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   Inside Out - South West: Monday 21st October, 2002


Shell shocked soldiers

The First World War devastated the lives of a generation of young men. But the trauma of war didn't end when the guns stopped firing...

Thousands of soldiers returned from the battlefield shell shocked from the sheer horror and fear of the war.

By the end of the war, 20,000 men were still suffering from shell shock. Thousands more had experienced its symptoms during their military service.

Seale Haynes in the South West was one of the medical centres brought in to deal with the trauma of the men returning from the trenches.

On the front line

Across the country, doctors were mystified by the condition that became known as shell shock.

Soldiers in a trench
Soldiers were often told to face their illness in a 'manly way'

At first shellshock was thought to be caused by soldiers being exposed to exploding shells.

But doctors coudn't find any physical damage to explain the symptoms.

Medical staff started to realise that there were deeper causes.

Doctors soon found that many men suffering the symptoms of shell shock without having even been in the front lines.

A shock to the system

Many soldiers found themselves re-living his experiences of combat long after the war had ended.

Shell shock victims often couldn't eat or sleep, whilst others continued to suffer physical symptoms.

Officers suffered some of the worst symptoms because they were called upon to repress their emotions to set an example for their men.

War neurosis was four times higher among officers then among the regular soldiers.

The war poet Siegfried Sassoon, himself a victim, describes the psychological pain of shell shock in his poem "Survivors".

He talks of soldiers with "dreams that drip with murder" and their "stammering, disconnected talk".

A shocking story

At the time there was little sympathy for shellshock victims.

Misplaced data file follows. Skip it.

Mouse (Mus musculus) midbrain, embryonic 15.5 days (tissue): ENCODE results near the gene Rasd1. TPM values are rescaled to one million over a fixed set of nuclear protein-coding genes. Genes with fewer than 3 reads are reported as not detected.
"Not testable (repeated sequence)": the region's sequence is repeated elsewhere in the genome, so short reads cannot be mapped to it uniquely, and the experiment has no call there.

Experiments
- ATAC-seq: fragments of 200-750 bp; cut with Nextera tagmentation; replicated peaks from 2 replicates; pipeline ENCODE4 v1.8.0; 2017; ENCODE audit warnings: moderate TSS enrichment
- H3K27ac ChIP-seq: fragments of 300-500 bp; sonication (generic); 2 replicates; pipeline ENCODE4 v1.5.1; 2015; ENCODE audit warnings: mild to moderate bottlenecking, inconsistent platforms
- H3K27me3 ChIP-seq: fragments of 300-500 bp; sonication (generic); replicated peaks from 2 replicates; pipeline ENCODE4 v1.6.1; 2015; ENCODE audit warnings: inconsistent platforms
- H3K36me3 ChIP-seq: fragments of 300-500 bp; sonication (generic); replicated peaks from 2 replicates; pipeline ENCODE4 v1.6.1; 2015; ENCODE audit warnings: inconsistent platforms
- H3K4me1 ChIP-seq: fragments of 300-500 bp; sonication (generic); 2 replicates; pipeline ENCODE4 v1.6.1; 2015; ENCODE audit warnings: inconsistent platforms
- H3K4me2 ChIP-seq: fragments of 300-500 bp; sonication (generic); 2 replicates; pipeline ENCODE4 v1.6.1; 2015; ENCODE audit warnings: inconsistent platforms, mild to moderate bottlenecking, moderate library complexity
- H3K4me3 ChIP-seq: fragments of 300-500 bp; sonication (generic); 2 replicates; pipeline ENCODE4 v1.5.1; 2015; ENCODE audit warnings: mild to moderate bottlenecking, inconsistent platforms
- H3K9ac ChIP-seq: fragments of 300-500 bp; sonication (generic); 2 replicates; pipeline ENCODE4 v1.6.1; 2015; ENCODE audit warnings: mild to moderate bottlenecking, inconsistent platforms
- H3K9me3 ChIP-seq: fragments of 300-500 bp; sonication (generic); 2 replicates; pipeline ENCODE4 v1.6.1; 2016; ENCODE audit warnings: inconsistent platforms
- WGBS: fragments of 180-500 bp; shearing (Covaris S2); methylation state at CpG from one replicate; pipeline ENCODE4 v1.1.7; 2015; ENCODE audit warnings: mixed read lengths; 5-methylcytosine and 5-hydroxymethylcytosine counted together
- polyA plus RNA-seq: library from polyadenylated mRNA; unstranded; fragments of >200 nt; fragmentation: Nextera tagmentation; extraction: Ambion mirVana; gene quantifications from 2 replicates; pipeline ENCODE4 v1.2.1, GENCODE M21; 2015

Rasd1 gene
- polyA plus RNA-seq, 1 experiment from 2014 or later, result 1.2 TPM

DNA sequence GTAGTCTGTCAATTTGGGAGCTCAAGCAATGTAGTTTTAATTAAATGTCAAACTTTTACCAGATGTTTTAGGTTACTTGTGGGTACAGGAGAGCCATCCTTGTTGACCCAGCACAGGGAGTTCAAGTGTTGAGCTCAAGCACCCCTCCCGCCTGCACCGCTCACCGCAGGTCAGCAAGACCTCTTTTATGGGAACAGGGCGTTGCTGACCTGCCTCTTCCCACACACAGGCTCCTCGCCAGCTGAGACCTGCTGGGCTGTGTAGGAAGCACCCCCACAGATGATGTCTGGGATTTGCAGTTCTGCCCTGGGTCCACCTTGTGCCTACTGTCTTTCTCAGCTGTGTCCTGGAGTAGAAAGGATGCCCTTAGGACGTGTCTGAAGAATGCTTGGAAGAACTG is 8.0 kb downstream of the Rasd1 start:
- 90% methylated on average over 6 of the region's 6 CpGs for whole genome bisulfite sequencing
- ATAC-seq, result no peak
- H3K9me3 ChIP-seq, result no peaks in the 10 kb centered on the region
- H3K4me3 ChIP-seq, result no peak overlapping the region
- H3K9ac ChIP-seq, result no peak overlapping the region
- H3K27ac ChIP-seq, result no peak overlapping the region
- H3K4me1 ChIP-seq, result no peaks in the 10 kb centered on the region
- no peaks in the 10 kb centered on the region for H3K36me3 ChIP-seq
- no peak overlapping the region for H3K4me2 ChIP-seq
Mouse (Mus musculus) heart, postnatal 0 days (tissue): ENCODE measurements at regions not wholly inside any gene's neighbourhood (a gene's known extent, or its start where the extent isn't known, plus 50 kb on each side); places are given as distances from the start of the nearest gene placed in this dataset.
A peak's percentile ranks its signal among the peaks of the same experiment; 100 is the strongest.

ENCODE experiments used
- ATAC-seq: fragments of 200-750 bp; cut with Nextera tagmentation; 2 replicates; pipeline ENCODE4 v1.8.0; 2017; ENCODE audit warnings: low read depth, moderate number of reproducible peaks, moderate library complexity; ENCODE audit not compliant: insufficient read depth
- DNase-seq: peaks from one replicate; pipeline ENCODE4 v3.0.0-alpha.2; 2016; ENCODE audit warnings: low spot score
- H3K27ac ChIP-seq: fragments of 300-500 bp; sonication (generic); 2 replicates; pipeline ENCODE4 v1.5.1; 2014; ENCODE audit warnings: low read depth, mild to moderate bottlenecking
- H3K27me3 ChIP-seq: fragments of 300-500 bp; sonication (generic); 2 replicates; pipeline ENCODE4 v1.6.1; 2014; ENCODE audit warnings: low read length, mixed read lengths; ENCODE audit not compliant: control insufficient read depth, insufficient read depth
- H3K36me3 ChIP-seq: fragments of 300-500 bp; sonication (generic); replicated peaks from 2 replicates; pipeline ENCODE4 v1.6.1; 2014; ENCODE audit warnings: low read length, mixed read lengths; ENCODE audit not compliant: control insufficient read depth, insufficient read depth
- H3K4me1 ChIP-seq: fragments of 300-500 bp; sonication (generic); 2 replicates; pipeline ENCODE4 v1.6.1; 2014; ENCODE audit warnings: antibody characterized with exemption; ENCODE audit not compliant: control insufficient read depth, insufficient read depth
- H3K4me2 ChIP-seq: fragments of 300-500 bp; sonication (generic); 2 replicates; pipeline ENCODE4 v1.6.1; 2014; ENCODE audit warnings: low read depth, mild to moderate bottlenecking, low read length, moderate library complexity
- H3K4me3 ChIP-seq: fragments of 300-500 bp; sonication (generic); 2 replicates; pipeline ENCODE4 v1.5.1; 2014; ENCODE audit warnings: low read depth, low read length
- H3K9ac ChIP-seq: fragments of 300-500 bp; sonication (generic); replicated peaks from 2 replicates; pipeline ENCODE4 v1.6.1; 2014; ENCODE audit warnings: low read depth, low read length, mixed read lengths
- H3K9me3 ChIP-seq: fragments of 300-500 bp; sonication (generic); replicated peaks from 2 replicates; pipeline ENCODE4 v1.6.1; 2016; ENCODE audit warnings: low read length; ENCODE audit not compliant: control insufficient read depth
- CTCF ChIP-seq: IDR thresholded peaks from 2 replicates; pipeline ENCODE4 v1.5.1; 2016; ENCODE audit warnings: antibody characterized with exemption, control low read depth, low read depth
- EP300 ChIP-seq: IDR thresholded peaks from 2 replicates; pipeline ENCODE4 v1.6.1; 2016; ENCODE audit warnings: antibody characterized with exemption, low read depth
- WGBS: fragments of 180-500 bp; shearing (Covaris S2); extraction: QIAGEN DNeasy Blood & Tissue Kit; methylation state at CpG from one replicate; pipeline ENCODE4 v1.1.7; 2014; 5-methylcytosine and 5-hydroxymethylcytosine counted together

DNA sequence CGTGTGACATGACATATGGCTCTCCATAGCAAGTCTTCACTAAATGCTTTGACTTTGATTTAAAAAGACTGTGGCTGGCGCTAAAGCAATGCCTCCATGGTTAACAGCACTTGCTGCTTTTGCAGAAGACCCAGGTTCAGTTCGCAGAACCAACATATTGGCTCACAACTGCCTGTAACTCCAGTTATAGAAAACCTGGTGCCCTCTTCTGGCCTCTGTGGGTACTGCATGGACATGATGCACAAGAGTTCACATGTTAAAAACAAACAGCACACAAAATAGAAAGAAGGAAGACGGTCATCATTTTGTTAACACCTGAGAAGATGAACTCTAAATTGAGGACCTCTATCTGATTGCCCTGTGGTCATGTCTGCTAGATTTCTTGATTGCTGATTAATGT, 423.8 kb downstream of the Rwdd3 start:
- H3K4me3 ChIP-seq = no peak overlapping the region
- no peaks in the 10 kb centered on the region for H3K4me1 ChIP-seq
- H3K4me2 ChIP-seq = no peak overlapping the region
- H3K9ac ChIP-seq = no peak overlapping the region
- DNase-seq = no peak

Shell shocked victim at Seale Hayne
Shell shock victims at Plymouth's Seale Hayne were encouraged to work in the fields to forget their trauma

Shell shock was generally seen as a sign of emotional weakness or cowardice.

Many soldiers were charged with desertion, cowardice, or insubordination.

The unlucky ones were subjected to a mock trial, charged, and convicted.

They were then shot dead by their own side.

The road to recovery

Shell shock victims found themselves at the mercy of the armed forces' medical officers.

Treatment was often harsh and included...

  • solitary confinement
  • disciplinary treatment
  • electric shock treatment
  • shaming and physical re-education
  • emotional deprivation

The 'lucky' ones were treated with a variety of 'cures' including hypnosis, massage, rest and dietary treatments.

Groundbreaking Seale Hayne

At Newton Abbott's Seale Hayne the approach was revolutionary for its time.

Soldier with bull
On the farm at Seale Hayne - a soldier forgets the misery of the trenches

Arthur Hurst, an army major, made the only film about how shell shock victims were treated in Britain.

His miracle treatments meant that he was able to cure 90% of shell shocked soldiers in just one session.

Hurst took the men to the peace and quiet of the rolling Devon countryside. The men toiled on the farm, and were encouraged to use their creative energies.

His pioneering methods were both humane and sympathetic.

It was a miracle that literally saved the lives of dozens of shattered men.

See also ...

On the rest of the web
The Great War
Imperial War Museum
Public Record Office
Firepower Museum

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